Sadhu murder tables turned on Yogi Adityanath
Two sadhus who had been managing a temple in a village in Bulandshahr were found dead at the shrine on Tuesday, murdered apparently by a drug addict who has been arrested, police in the west Uttar Pradesh district told reporters.
As senior officials came up with conflicting claims about the grisly crime, what stood out, however, was the personal silence of chief minister Yogi Adityanath, a priest turned politician who wears saffron.
The BJP leader’s silence stood out all the more after he had tweeted on April 20 that he had spoken to his Maharashtra counterpart Uddhav Thackeray calling for “strict action” on the recent mob lynching of two sadhus in Palghar.
On Tuesday, it was Uddhav’s turn to dial Adityanath and express concern about the murder of the sadhus in Bulandshahr. Shiv Sena leader Sanjay Raut tweeted: “…Instead of doing politics when such an inhuman incident takes place, we should work together to punish the criminals.”
A press release from Adityanath’s office and the Uttar Pradesh information department said the chief minister had asked for a “detailed report” on the Bulandshahr murders.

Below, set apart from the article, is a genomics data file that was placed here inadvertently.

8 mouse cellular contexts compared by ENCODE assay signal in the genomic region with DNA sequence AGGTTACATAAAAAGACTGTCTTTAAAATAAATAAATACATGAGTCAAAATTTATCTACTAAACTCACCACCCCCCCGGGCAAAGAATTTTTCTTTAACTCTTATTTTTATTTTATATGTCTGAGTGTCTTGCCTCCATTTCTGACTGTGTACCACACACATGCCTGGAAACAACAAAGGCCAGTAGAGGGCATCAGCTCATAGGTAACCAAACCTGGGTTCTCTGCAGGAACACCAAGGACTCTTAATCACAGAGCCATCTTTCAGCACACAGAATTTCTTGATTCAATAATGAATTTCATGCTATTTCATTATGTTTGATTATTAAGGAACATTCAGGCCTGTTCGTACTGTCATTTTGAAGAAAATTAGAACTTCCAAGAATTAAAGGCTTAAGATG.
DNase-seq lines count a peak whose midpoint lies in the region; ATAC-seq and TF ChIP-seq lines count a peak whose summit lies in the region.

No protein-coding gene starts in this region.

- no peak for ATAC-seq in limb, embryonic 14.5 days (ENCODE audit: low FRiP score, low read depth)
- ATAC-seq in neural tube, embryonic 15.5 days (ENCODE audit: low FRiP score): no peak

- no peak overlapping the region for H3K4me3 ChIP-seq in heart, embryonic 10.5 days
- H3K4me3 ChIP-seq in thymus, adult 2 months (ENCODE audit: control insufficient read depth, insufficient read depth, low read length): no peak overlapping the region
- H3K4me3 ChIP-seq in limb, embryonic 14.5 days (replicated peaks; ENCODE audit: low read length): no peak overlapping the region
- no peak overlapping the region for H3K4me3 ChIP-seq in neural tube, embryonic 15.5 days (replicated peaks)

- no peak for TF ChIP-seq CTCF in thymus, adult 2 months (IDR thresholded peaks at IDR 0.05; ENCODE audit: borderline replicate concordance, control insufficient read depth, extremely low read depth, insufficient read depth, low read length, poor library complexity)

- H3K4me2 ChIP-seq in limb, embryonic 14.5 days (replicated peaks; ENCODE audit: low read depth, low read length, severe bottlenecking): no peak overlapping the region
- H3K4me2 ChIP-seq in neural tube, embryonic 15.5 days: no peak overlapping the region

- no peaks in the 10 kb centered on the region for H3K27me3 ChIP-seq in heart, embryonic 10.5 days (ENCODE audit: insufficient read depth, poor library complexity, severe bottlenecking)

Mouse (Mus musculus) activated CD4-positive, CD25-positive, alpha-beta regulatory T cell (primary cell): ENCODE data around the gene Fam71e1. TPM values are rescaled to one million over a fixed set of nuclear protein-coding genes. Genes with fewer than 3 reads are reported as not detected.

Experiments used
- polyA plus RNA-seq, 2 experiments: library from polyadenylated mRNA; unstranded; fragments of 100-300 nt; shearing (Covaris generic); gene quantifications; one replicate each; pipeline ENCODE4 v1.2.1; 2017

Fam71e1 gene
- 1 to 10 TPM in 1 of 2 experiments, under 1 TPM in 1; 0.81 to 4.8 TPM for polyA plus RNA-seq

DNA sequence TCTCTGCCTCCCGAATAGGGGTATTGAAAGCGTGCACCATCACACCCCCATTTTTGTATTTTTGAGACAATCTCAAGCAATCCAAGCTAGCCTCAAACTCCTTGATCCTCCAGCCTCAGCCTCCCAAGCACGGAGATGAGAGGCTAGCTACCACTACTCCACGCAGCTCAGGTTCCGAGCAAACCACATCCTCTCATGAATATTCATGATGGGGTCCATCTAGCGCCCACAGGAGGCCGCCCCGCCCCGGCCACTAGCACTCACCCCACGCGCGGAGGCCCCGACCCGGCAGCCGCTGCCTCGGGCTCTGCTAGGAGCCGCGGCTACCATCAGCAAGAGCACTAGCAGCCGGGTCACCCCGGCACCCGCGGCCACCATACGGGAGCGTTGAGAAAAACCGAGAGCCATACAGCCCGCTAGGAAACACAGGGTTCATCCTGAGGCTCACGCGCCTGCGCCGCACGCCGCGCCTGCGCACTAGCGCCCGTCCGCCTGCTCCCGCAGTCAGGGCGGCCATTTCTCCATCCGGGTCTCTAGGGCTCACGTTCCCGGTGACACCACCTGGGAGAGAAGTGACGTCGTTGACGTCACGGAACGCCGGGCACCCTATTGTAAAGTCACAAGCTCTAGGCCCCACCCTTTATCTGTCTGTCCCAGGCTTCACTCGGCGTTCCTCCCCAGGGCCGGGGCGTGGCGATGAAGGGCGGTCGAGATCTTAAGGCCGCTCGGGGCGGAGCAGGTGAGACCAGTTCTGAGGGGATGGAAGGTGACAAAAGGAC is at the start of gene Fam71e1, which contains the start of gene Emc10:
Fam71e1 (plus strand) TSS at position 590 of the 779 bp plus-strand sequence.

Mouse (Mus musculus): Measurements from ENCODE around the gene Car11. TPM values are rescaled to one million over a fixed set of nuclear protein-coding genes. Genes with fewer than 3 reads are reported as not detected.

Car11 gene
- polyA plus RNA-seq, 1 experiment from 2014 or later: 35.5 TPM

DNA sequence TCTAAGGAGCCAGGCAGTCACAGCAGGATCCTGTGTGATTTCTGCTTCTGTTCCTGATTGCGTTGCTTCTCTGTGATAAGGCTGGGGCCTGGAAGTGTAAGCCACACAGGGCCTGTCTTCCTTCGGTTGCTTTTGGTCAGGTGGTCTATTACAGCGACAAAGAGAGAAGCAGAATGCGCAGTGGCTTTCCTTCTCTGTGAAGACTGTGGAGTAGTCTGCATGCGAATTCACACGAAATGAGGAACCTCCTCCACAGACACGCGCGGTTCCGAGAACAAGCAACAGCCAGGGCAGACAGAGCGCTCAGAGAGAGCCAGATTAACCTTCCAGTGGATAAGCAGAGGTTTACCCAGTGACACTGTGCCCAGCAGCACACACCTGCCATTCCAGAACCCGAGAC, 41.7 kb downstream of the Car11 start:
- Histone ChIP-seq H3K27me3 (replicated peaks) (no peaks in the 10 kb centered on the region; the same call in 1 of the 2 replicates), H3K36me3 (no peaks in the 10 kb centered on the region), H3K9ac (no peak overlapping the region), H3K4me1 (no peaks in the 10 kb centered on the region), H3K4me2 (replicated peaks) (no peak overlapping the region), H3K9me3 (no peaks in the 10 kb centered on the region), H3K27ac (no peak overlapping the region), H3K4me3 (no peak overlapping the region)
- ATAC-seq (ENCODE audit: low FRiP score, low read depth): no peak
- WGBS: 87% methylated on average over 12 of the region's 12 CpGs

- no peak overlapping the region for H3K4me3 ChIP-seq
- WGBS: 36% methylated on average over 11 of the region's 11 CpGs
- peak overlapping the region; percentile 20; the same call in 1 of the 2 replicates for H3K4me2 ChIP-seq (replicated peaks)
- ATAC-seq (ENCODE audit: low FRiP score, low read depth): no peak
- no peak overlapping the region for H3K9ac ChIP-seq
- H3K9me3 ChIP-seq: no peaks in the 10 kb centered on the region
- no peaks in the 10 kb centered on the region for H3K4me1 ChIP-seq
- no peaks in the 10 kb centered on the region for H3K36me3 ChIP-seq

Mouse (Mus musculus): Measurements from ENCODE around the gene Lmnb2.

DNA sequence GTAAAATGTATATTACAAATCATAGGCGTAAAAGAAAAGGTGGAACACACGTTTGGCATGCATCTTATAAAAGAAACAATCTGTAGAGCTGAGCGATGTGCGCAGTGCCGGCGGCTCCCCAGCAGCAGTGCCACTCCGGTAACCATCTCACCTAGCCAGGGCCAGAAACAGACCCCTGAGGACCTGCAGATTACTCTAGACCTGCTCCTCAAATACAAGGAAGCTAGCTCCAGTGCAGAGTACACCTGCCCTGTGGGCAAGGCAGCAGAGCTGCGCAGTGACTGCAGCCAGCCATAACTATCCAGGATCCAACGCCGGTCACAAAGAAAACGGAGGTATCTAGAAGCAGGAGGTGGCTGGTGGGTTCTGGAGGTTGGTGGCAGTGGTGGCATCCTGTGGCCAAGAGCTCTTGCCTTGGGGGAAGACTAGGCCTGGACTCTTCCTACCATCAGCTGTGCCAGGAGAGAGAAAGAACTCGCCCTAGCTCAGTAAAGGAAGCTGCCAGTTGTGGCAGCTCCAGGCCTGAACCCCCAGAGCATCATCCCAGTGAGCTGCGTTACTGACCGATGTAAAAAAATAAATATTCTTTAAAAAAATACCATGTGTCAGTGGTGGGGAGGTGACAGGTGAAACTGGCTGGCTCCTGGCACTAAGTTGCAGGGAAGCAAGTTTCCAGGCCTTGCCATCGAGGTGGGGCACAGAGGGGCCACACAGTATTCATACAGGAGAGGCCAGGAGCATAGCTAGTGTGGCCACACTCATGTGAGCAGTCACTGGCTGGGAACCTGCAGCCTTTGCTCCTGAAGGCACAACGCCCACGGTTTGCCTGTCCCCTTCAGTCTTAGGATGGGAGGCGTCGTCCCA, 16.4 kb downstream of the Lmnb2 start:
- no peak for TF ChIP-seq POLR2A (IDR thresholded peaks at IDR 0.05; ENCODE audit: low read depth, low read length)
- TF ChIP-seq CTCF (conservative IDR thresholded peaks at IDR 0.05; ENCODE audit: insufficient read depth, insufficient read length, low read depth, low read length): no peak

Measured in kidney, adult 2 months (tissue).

Police in Bulandshahr said Sewa Das, 55 and Jagan Das, 45, were found in a pool of blood in the Shiv Mandir in Pagauna village in Anupshahar when villagers visited the temple on Tuesday morning to offer prayers. The two sadhus had been living in the temple for more than 10 years and managing it as priests-cum-caretakers.
“We arrested Raju (Kumar) alias Murari, a villager from Pagauna, from an adjoining village in an inebriated condition. He had stolen the tongs (chimta) of the sadhus two days ago and the sadhus had scolded him,” Santosh Kumar Singh, senior superintendent of police, Bulandshahr, told reporters at the spot. “Last night, he took a sword after consuming cannabis and killed both the sadhus,” the SSP added.
A villager in Pagauna suggested that Raju, the accused, may have been made a scapegoat. “The sadhus were very strong, compared to Raju. It is easy to make him a scapegoat because he is an alcoholic. He is not a drug addict,” the villager, who asked not to be named, told local reporters.